4. Serve warm and it is delicious topped with milk and bananas or with yogurt, berries, and other fruit.                 Source:

Breakfast Pops

Here’s a great way to use those popsicle molds you have buried in the pantry. 🙂 yields 10


  • 2 c. plain yogurt
  • 1/2 c. milk
  • 1 Tbsp. honey
  • 1/2 tsp. pure vanilla extract
  • 1/2 c. strawberry jam
  • 1/2 c. blueberry jam
  • 1/2 c. chopped strawberries
  • 1/2 c. blueberries
  • 2 c. Honey Nut Cheerios or granola
  1. In a medium bowl, stir together yogurt, milk, honey, and vanilla until fully combined.
  2. Fill pop molds, alternating yogurt mixture with jam, fresh fruit and cereal, about 1/4 cup of each at a time.
  3. Freeze for 6 hours or up to overnight.
  4. Remove pops from freezer and let sit at room temperature for 5 minutes. Remove from molds and serve.                                      Recipe and picture source:









Starting School


When thinking about the first week of school, consider easing into routines and subjects. Sometimes setting a new routine can be one of the most difficult things to do after you have had a break from school.

Consider starting school midweek. As far as setting a routine for school, I always began school on Wednesday.  That way we had three days of school instead of a full week. It was an easier transition for the children AND for me.  We could get used to the routine in a more gentle way than hitting the school year full force.

Get a good night’s sleep. The day will be much better if you allow time for everyone (including you, Teacher) to get a full night’s rest. Going on little sleep makes it difficult to concentrate and focus. I know from personal experience! 🙂

Start every day at the same time. Whether you plan on starting at 8:00 or 9:00 (or later), have everyone ready to begin school and stay consistent. The first week may be begun an hour later since you are easing into things, but I actually found that when I did that, my sons were not happy with me when they had to get up early the following week. Instead, I shortened the day that we finished school, and I made sure that emphasized that. lol

Eat breakfast. For years I would skip breakfast and then have to listen to my stomach gurgle, keep my mind on my work,  while always wishing it was lunchtime. That was not that smart and now I have my husband to thank because every morning he makes us a delicious, nutritious smoothie that he either puts on my desk or hands to me as I am flying out the door to teach. Breakfast breaks your fast and sets you on the road to teaching and learning.

Go over your schedule. I think it is good to preview the day with your daughter or son, even if you just say, “This morning we are going to be learning our numbers and practicing our ABC’s.”  Your child knows what is going to be happening and you have said it, providing some accountability to yourself as well.

Begin with a few subjects. As far as subjects are concerned for the first week, I just concentrated upon reading and math. I found a good read aloud book to begin our day. With everyone beginning the school day on a pleasant note, we then went into math. Reviewing formerly learned concepts and providing successful experiences will set a positive tone for the year.

Celebrate the beginning of your new school year. You can end the day with a fun activity, a special dinner, or a board game your son or daughter likes to play.  Relax before going to bed so that you are ready to begin again.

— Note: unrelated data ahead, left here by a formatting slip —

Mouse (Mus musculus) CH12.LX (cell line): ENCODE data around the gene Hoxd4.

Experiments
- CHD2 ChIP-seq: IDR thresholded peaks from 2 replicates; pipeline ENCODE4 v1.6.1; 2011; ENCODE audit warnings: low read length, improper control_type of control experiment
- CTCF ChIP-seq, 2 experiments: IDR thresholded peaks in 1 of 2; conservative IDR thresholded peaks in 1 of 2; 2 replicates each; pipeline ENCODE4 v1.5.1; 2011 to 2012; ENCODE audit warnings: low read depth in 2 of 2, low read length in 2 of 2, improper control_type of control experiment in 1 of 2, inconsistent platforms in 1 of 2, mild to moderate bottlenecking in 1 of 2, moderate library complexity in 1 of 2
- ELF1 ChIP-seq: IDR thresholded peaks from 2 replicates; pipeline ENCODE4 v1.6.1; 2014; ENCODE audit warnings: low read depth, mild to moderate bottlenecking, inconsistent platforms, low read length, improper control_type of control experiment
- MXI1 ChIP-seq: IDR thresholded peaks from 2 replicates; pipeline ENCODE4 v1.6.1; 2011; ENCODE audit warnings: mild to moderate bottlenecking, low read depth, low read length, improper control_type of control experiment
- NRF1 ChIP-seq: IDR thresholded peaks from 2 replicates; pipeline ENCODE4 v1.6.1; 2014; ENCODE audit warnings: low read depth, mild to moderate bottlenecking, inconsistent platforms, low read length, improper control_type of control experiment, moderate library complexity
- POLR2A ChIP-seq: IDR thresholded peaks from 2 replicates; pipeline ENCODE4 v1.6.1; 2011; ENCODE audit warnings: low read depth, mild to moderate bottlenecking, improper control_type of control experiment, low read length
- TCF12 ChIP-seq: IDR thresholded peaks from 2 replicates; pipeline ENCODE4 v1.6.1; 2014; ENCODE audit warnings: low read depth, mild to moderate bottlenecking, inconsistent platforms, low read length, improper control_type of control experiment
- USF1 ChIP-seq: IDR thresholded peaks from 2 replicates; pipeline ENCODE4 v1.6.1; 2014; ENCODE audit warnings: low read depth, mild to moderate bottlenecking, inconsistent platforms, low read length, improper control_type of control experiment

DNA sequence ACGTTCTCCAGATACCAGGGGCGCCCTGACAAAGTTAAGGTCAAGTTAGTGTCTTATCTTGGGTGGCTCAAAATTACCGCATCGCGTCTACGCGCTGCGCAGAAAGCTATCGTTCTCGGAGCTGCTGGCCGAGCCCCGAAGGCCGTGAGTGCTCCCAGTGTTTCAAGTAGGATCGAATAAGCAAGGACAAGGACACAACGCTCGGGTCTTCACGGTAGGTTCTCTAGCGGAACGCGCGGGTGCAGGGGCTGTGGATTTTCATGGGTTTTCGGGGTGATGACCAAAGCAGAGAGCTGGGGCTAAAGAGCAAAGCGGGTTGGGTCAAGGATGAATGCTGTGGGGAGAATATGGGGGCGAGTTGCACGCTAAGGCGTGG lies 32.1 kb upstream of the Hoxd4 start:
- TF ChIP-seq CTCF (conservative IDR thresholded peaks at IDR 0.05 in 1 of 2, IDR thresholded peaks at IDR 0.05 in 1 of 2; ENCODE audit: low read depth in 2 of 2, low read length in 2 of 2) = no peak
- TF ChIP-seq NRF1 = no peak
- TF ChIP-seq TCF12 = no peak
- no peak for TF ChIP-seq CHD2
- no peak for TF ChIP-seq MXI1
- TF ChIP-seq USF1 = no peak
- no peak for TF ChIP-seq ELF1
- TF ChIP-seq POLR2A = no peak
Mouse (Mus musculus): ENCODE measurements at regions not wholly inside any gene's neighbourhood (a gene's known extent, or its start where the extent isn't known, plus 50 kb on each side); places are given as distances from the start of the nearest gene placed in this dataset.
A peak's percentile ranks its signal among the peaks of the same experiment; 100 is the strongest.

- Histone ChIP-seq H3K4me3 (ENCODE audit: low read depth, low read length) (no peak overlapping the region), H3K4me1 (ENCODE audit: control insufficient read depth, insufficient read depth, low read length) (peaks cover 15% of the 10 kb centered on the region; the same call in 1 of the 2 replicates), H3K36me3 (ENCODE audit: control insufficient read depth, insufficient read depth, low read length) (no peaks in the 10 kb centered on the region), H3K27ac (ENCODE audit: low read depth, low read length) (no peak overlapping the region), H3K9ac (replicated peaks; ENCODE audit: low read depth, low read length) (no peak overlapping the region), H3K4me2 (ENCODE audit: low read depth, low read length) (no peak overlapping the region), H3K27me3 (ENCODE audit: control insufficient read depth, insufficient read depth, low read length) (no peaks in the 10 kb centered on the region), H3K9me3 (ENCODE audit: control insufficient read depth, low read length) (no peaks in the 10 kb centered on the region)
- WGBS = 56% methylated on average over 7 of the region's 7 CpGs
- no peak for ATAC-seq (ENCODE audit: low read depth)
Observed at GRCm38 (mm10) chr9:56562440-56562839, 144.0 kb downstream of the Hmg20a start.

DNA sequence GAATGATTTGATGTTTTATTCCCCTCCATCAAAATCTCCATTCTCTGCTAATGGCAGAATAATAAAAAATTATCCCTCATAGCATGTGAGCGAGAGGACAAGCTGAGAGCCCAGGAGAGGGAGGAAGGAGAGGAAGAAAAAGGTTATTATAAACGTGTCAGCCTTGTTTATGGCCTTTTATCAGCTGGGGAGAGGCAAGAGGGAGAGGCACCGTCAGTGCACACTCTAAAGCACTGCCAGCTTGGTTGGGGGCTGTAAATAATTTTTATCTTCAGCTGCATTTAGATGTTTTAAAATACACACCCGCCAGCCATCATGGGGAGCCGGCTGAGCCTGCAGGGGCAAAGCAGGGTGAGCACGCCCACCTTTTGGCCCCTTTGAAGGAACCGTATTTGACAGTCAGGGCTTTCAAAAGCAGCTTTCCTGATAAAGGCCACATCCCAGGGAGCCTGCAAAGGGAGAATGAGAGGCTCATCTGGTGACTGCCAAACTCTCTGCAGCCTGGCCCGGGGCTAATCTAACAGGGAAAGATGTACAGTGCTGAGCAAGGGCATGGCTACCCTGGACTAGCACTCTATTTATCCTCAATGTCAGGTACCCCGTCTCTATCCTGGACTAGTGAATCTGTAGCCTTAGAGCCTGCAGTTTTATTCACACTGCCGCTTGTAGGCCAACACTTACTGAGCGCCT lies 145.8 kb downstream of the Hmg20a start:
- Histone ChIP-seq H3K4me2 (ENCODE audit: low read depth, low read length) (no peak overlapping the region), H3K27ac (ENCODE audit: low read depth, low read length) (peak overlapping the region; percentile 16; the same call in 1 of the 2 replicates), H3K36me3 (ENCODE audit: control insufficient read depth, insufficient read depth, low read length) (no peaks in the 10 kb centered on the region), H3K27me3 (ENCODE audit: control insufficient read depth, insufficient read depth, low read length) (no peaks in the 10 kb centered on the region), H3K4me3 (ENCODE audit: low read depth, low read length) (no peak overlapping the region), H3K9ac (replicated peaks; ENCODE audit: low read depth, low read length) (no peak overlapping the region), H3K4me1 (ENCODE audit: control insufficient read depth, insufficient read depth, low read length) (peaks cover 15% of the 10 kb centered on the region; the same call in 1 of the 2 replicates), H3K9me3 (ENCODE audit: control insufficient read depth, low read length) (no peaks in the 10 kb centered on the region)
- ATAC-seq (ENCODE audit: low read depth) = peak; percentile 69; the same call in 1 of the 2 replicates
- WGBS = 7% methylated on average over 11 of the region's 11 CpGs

You are a remarkable teacher and mother. You are going to have a great year!










Planning Your School Schedule


Books: check!

Planner: check!

Calendar: check!

Something to write with: check!

You are off to a great start. Now, it’s time to begin planning your school schedule. Without warning, you come to a sudden and violent screeching halt. Your brain turns into a blob and no thoughts of how to even begin this process are coming to you. Does this sound familiar? Well, don’t worry, this post is to help you overcome being stuck and getting you back on the right track. I will give you some ideas on how I organize my week and please take what you can use and use it for your own schooling situation.

Look at your calendar Check to see when you are going to start and when you are going to finish. Ohio schools are in session for 180 days, so this will help to keep that in mind when you are planning.  A rule of thumb for many homeschool families is to generally follow the local school district’s calendar, but you are not required to do that. Consider times you will want to off time for holidays such as Thanksgiving, or anything that you know is going to happen that you will not be schooling, such as the arrival of a baby. 🙂

Take a big task and break it up into smaller tasks. My suggestion is that once you have looked at your academic calendar and have the beginning and ending dates set, that you only plan for a week or two at a time and write it in pencil. Plans change, and the unexpected happens. Great opportunities arise, or your student buzzes through one topic and gets stuck in another area, someone gets sick,  and you need to rearrange things, that’s OKAY! If you have only have one or two weeks planned you can rearrange your schedule easily.

Look at your curriculum Perusing through one subject at a time, how many chapters, units, pages, are there for your child to complete the subject being studied? For the sake of keeping this simple, let’s say the math book has 360 pages, 2 pages of work will be completed each day to finish the book. (360 pages divided by 180 days). Do that for all your subjects and write each of those subjects in your planner.

Plan for co-ops and extra-curricular activities. If you know you are going to be gone to a co-op all day and no one is going to do any work before or after, don’t plan anything academic for that day.  You can plan a four day school week, just keep in mind your student will need to double up on the work somewhere. So, instead of 2 pages of math per day, you add 2.5 pages on lighter school days.

Plan your time Consider what time you are going to begin your day and approximately how long it will take you to finish. At the beginning of the year things move slowly because everything is new.  But, as you get into the routine and repeat topics and routines, the time will decrease. The alphabet song that took 10 minutes to sing?  Later it will only take 2 minutes as your daughter learns the letters.

Okay, that’s enough planning for today! Take a break and enjoy the fact that you have just completed planning your school week. Way to go!